This can come at a significant extra cost (normally an extra £5 to £10/mth), but if you’re working from home and can’t be without a connection for a day or two while a line is being repaired, that might be a cost you’re prepared to wear. Note, the mobile broadband backup will likely be much slower than your regular fixed line connection.

Should you replace your supplied router?

All broadband providers will supply a router with a new connection, but as you’ll see from our reviews, some of these are starting to get very long in the tooth.

Some providers are still supplying Wi-Fi 5 routers to new customers on ultrafast lines, even though we now have Wi-Fi 7 routers appearing on the market. These older Wi-Fi standards are less reliable and less likely to get the full speed of your connection to the four corners of your home.

Many providers will try and sell you extenders (for an additional monthly fee) to ensure a stronger Wi-Fi connection around the home, but it’s often more cost effective to buy your own routers/extenders. However, be aware that many broadband providers won’t officially support third-party routers, so if something goes wrong, you might be on your own.

READ NEXT: Best Wi-Fi 6 router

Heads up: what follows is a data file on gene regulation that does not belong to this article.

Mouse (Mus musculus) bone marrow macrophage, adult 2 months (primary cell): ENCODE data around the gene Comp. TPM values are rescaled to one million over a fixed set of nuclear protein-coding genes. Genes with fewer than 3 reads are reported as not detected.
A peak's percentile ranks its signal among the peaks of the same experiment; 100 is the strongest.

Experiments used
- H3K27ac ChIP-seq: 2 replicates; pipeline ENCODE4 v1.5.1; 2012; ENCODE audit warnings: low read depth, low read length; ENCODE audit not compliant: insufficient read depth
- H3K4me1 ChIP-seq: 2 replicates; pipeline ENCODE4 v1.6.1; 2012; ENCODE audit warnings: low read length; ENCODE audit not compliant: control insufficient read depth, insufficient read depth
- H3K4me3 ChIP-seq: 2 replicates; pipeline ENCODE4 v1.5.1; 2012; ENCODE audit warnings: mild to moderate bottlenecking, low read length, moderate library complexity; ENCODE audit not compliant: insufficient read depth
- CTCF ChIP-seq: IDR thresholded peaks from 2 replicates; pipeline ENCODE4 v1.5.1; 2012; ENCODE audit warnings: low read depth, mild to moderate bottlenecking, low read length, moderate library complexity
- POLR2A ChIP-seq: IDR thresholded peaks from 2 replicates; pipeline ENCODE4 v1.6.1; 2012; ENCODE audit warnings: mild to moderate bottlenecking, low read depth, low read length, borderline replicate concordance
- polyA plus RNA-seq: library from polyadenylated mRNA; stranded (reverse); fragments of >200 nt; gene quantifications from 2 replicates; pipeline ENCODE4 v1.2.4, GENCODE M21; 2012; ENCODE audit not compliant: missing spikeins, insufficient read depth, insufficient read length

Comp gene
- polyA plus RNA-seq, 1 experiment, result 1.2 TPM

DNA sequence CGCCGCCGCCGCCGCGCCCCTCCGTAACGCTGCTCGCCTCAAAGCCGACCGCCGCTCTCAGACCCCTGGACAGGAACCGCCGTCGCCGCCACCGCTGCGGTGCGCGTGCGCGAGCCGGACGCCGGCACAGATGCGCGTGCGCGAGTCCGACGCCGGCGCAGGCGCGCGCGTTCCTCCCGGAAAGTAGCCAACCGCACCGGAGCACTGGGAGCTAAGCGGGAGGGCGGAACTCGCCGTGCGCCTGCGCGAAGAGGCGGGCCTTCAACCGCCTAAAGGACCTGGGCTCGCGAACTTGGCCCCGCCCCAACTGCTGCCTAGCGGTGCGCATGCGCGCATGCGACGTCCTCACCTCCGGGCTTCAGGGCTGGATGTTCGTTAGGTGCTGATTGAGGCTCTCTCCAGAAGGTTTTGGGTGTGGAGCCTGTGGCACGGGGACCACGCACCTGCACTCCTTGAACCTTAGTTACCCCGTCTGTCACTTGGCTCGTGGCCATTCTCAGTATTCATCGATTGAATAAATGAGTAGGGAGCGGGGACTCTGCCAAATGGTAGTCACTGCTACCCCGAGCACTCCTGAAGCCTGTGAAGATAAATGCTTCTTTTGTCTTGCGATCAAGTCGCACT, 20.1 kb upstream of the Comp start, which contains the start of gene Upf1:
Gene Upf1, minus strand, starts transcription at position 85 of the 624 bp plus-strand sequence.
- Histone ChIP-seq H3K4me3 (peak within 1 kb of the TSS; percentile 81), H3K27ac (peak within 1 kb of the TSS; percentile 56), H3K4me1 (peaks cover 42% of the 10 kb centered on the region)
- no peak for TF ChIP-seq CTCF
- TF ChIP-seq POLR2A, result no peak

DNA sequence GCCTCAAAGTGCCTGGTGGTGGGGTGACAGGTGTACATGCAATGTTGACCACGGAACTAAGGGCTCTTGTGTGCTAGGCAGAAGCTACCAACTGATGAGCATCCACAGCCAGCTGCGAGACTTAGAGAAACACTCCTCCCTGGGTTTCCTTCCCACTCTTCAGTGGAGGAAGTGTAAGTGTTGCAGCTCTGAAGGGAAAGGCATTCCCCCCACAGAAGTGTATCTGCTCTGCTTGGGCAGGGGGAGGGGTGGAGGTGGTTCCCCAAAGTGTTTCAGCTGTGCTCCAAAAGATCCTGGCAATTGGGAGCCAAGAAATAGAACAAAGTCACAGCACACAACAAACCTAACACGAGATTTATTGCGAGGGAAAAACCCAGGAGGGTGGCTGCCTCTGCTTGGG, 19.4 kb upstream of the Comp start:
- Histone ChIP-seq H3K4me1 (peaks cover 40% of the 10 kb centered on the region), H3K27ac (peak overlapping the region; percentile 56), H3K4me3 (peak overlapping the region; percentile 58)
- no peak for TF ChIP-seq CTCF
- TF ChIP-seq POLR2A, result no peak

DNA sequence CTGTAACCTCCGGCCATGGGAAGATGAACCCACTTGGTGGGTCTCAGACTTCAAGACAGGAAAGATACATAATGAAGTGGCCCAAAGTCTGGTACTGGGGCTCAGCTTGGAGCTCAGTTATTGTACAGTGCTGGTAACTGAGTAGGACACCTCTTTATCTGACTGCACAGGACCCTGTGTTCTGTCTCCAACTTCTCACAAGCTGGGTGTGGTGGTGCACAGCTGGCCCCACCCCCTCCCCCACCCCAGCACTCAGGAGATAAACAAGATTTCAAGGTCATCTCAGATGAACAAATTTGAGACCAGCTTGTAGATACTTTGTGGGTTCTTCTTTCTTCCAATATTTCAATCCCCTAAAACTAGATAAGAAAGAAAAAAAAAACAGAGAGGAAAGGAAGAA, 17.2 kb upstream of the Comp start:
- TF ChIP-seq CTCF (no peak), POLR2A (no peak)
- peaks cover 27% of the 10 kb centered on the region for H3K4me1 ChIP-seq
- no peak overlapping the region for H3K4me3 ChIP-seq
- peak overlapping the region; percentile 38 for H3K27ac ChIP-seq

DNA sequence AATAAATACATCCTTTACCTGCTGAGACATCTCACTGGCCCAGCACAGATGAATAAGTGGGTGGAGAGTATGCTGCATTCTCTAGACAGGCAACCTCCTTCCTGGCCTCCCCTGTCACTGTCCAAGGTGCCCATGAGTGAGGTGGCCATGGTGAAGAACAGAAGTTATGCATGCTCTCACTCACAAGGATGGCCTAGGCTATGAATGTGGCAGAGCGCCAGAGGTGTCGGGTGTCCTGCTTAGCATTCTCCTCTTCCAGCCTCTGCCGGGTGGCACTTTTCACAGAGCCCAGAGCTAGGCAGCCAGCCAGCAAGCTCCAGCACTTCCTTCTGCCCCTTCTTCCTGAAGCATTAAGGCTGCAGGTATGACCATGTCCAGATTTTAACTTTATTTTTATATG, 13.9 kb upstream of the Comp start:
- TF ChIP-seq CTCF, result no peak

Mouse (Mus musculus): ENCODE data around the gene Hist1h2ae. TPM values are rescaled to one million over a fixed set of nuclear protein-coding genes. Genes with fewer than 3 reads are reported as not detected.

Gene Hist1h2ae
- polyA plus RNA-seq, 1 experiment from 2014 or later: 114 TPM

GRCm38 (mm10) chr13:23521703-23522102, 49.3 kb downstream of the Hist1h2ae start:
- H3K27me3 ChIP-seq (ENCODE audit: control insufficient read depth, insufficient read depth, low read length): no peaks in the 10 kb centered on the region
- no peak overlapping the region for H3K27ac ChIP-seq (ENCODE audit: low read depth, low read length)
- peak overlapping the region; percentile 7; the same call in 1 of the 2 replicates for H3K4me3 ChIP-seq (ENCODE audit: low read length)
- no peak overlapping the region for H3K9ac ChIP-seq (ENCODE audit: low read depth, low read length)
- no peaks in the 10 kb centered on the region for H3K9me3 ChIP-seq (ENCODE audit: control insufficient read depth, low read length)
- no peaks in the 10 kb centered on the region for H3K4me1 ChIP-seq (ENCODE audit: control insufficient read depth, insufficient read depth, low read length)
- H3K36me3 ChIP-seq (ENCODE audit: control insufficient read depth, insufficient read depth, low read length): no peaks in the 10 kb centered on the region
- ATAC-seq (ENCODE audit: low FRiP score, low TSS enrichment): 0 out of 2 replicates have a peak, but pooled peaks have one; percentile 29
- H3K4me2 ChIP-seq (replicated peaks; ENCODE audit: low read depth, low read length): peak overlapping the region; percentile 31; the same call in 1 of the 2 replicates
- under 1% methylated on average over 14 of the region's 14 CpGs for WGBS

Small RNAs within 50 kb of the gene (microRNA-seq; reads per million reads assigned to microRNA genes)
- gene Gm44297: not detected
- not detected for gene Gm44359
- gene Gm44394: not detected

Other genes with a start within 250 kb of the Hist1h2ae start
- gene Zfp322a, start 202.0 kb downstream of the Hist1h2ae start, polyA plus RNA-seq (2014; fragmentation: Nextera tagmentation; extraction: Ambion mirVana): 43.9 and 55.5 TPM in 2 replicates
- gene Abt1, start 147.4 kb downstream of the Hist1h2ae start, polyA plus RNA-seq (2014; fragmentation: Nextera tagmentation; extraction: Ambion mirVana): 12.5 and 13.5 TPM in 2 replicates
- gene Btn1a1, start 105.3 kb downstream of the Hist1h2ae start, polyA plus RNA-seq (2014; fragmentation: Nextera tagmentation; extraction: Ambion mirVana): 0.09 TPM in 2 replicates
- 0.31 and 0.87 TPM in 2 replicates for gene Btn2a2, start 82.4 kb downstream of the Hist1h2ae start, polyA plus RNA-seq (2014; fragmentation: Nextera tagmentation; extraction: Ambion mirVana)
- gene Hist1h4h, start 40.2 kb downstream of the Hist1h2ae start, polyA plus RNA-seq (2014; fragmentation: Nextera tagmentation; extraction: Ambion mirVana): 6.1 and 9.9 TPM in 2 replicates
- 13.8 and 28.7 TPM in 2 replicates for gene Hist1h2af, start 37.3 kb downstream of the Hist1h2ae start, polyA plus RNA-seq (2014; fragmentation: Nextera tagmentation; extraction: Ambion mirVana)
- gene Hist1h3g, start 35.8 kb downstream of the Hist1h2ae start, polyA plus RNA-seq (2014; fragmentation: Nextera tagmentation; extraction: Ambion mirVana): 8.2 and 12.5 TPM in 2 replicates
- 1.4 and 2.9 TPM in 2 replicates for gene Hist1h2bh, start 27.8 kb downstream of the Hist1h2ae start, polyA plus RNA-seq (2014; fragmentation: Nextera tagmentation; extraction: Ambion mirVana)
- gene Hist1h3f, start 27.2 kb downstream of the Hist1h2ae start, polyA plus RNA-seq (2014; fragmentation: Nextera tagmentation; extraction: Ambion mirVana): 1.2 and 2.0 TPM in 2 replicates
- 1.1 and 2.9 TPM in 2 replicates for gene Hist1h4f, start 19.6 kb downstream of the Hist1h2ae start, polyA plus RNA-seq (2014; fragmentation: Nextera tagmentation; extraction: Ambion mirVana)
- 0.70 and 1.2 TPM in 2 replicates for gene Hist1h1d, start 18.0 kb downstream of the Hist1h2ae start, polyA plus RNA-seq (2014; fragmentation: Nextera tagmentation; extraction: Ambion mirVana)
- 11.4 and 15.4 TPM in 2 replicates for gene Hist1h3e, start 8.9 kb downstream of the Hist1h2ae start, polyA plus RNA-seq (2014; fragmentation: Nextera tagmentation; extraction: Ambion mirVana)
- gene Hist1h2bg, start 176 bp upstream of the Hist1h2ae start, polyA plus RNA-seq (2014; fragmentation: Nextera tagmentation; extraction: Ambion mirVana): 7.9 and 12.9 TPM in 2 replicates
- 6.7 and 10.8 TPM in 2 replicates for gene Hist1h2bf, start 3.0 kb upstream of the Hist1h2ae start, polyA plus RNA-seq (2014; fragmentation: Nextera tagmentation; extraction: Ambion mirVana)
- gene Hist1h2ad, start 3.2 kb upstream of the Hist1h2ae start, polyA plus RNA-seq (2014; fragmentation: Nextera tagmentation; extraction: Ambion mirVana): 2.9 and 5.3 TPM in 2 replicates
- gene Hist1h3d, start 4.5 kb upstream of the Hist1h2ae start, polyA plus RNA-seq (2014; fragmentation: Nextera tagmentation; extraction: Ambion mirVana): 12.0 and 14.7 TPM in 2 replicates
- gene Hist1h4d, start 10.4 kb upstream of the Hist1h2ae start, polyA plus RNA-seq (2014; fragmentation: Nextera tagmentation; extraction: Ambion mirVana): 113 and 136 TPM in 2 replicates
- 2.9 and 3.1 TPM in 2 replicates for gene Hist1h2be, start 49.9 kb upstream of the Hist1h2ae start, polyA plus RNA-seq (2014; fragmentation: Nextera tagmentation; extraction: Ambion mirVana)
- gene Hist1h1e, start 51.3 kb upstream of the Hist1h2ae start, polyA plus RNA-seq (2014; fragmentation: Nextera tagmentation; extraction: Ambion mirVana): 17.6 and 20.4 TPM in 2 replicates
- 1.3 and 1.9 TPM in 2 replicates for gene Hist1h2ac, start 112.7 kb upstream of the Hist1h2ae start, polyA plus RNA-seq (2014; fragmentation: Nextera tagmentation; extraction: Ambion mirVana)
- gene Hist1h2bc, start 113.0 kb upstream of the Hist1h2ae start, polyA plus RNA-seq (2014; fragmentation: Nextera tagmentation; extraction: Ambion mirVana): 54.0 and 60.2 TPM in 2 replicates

Should you go for a broadband bundle?

Bundles of TV, phone and broadband were once all the rage. Now, not so much.

Landline phone connections are dying out, especially with BT switching off its PSTN network in the next couple of years, so think hard about whether you really need a landline. When it comes to TV, it’s often cheaper to buy broadband and TV packages separately, especially as most are delivered over the internet these days anyway.

Can you get help if you’re on benefits?

The short answer is “yes”. Many of the major ISPs offer reduced “social tariffs” for those claiming benefits such as universal credit, pension credit or jobseeker’s allowance, among others.

It’s always worth shopping around, but our pick of the current bunch would be Hyperoptic’s Fair Fibre plan, which gets you an average download speed of 50Mbits/sec for just £15/mth on a rolling, 30-day plan, with nothing to pay upfront. That’s half the price of the equivalent, non-social tariff plan (50Mbits/sec for £30/mth).

Read more